Stuffed Eggplant That Even Kids Will Eat

Wednesday, November 28, 2007

Well, my kids eat it.

Casserole with cheese

(that's my disclaimer, haha)

I live in Central New York, inhabited predominately by Italians who first emigrated here en masse in the late 1800's. There is no doubt that Italian cooking is one of the finest in the world (at least in my mind and on my plate). My Chicken Riggies recipe posted here is one of my most popular posts here at New York Traveler (who'd a thought?). I think the time is ripe for another recipe! Therefore I, --not Italian but raised in an Italian family and living in an Italian district-- have another new Italian recipe that has quickly become a family favorite. We ate it last night and I was awed at how quickly it disappeared from the table.

Now keep in mind that I am not a "measuring spoon" cook. I am more "a little here, a little there" kind of cook. I have adapted my measuring quantities as best I can, but they are not written in stone. Feel free to adapt them to your family. Here goes:

Mrs. M's Stuffed Eggplant

Serves 6 hungry people

2 medium-sized eggplants, or 4 small ones
1/4 cup olive oil
1 pound ground Italian sausage (sweet is best), cooked and undrained
2 24oz. cans diced tomatoes (24 oz. or so, don't need to be exact) drain ONE of the cans
1 medium white onion, chopped
4 to 5 garlic cloves, minced or chopped
Half of a 10-oz bag of baby leaf spinach (fresh!)
1 cup of shredded mozzarella cheese
1/2 cup spaghetti sauce (leftover sauce works great)
1 Tablespoon basil
2 teaspoons oregano
1/2 teaspoon salt
half a can of black olives, sliced (optional)

*buy eggplants fresh
*buy smaller eggplants, as the large ones may be bitter
*don't store them too long in the refrigerator before using them, they'll get mushy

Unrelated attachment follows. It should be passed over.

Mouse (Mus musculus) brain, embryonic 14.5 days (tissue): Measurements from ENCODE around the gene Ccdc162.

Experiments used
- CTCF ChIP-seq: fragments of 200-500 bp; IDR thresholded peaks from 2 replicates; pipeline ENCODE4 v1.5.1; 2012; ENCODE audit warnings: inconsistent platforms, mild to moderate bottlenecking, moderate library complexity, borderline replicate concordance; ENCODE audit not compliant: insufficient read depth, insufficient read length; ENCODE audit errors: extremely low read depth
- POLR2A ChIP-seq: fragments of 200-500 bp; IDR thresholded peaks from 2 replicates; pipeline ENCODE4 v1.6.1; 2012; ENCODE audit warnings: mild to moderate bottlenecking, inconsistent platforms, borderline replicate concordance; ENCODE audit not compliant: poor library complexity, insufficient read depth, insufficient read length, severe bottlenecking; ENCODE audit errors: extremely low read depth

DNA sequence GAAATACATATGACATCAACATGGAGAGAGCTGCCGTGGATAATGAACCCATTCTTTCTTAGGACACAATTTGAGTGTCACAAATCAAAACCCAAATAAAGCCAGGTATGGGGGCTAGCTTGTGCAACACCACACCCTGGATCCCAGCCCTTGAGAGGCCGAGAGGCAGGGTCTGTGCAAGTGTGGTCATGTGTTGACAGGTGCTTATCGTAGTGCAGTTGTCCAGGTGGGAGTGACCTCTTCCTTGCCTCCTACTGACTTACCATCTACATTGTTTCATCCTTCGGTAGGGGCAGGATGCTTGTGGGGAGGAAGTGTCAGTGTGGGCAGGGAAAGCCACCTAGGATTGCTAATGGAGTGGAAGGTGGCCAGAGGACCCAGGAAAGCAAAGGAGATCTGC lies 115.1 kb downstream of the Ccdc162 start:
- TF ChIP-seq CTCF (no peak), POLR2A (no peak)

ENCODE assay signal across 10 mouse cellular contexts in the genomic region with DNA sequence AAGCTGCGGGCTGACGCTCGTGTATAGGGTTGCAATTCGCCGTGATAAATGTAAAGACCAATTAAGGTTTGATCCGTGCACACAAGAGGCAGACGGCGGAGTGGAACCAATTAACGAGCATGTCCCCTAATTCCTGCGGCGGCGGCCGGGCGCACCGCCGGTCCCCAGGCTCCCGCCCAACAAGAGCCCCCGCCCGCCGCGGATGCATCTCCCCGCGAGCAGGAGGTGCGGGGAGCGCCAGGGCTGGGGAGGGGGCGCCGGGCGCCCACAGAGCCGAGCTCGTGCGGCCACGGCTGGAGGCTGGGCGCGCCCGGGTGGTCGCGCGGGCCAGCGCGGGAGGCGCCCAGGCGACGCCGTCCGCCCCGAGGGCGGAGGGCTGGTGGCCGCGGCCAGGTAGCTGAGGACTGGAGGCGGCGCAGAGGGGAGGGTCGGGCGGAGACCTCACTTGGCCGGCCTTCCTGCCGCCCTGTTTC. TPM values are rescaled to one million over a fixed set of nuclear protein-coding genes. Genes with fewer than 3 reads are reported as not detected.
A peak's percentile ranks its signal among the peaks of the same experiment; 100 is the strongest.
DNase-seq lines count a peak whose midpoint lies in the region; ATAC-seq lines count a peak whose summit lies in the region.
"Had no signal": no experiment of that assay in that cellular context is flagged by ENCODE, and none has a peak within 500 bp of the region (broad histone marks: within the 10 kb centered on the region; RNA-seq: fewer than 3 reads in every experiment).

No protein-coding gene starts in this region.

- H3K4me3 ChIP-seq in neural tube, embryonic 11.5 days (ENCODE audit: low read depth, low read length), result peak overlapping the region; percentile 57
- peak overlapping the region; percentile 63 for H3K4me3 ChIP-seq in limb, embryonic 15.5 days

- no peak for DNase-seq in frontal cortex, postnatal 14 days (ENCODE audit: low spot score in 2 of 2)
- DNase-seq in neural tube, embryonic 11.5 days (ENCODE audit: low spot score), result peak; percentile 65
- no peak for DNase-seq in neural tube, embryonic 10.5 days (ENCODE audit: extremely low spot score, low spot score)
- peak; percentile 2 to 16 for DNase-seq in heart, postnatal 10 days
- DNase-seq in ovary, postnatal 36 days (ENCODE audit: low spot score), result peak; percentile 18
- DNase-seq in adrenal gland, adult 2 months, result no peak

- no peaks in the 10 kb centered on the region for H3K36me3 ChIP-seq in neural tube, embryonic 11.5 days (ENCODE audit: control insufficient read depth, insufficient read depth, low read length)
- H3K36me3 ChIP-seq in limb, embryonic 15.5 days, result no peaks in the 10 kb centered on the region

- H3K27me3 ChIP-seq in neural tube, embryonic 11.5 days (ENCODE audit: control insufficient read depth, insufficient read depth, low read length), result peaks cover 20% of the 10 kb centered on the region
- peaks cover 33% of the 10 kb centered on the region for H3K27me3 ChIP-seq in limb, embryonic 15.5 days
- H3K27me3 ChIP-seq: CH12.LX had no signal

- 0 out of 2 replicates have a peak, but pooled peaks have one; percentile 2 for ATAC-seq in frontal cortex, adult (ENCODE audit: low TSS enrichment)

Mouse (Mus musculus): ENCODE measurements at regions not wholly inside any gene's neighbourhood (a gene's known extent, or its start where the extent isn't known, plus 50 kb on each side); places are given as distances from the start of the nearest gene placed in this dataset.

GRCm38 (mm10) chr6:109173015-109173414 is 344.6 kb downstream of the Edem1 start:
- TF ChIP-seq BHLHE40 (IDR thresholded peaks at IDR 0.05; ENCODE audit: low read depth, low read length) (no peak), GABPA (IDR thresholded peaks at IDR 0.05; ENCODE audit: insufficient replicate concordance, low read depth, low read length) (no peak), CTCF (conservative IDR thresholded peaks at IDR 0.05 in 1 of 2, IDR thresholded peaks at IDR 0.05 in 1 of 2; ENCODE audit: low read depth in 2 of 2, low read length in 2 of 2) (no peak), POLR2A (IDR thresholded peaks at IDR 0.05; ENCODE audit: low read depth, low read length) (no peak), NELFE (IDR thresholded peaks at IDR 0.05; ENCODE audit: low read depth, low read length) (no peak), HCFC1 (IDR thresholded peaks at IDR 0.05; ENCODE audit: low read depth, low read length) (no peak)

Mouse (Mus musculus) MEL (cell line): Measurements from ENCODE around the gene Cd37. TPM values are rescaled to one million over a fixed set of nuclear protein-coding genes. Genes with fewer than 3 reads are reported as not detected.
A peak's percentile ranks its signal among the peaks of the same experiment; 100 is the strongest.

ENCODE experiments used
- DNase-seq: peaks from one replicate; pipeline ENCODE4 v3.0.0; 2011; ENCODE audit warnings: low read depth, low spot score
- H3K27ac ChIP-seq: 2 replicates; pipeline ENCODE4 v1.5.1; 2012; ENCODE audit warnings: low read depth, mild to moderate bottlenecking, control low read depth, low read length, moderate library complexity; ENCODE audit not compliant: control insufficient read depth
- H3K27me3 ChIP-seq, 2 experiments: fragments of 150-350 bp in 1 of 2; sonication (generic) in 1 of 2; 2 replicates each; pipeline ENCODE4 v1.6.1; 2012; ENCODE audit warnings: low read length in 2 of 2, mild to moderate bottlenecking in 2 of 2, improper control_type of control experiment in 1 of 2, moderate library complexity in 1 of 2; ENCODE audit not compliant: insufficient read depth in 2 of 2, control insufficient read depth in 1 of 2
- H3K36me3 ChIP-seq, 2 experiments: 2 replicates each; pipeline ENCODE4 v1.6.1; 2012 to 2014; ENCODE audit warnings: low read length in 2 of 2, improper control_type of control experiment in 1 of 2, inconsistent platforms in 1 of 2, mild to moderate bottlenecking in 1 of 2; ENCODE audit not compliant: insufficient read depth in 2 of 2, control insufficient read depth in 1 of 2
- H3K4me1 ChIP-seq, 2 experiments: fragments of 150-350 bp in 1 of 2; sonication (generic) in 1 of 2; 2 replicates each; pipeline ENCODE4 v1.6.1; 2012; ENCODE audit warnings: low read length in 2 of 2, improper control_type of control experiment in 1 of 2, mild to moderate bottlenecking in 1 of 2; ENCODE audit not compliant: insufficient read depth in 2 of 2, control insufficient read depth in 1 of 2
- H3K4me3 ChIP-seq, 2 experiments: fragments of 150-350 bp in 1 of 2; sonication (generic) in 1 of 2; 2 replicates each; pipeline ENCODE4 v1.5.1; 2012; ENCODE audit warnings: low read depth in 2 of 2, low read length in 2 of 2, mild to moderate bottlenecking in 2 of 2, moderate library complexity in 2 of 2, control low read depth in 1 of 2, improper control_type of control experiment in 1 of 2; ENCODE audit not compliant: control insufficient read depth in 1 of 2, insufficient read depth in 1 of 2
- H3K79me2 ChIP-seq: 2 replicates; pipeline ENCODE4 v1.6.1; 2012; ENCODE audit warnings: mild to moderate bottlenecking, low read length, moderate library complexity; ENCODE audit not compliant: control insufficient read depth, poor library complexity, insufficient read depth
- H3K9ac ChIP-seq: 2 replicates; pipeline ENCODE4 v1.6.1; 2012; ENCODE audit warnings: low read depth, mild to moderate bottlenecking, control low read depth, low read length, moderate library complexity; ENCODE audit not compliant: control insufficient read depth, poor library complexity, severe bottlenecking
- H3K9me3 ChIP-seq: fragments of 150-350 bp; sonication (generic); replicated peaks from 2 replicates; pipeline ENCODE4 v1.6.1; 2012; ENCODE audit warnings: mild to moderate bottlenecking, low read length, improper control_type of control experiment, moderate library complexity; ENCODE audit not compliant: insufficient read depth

*do not substitute the olive oil with vegetable oil, it won't be the same

  1. Lightly grease a casserole dish or a deep-dish lasagna pan with olive oil. Preheat your oven to 350 degrees.
  2. Wash the eggplants and slice off their tops. Peel the skin.*
  3. With a knife, slice the eggplants in halves. Use the knife and a spoon to carefully scoop out some of the center. You should have half-inch-thick shell of eggplant halves that look like boats. No need to be fussy, however-- it's all going to be covered up. Now, I chop my boats in halves, too, to make them fit better in the dish. (So if I have scooped out 2 medium-sized eggplants and cut them in half to make boats, I have four pieces. I chop these boats in halves and end up with 8 pieces-- they look like 8 little boats.)
  4. Place your eggplant boats in the greased dish.
  5. Chop the leftover scooped eggplant parts into bite-sized cubes. Sprinkle them on top of the eggplant "boats" you'd made and placed in the dish.
  6. Drizzle the olive oil on top of the eggplant. Make sure you get to each "boat." Use a little more oil if necessary.
  7. Sprinkle the garlic pieces on top of the eggplant. Layer the onions, the undrained cooked sausage, and the tomatoes in that order. Sprinkle the basil, oregano, and salt evenly over the entire dish.**
  8. Dump the baby spinach leaves on top of the dish. Even them out a little, poke them or pat them down so they sit in the tomatoes a little. Italians get their hands dirty when cooking. See the photo below for how it looks with the spinach added.
  9. Pour the spaghetti sauce over the spinach.
  10. Sprinkle the cheese over everything.
  11. Bake in the oven for 45-60 minutes. You'll know it's done when you hear it bubbling and the cheese is brown.
  12. Serve with freshly-made bread and cooked rotini.

*In the past, I've left the skin on, and the recipe was still good. But the skins are a little tough, and my kids who have braces found it agonizing to chew them. So I peeled the skins this last time and the dish came out beautiful. It's up to you, but after trying it both ways, I peel the skins from now on.

** I used to try to carefully fill every little eggplant boat perfectly, but now I just dump everything on top of each other in the dish. It doesn't make a difference in taste, nor appearance. Actually, I think my "dumping" method looks better than little overflowing boats.

Here's how the dish looks before the cheese is added. You could even skip the cheese and it would still be very tasty.

Casserole without cheese

0 remarks

Post a Comment

Post a Comment

Design by Carl.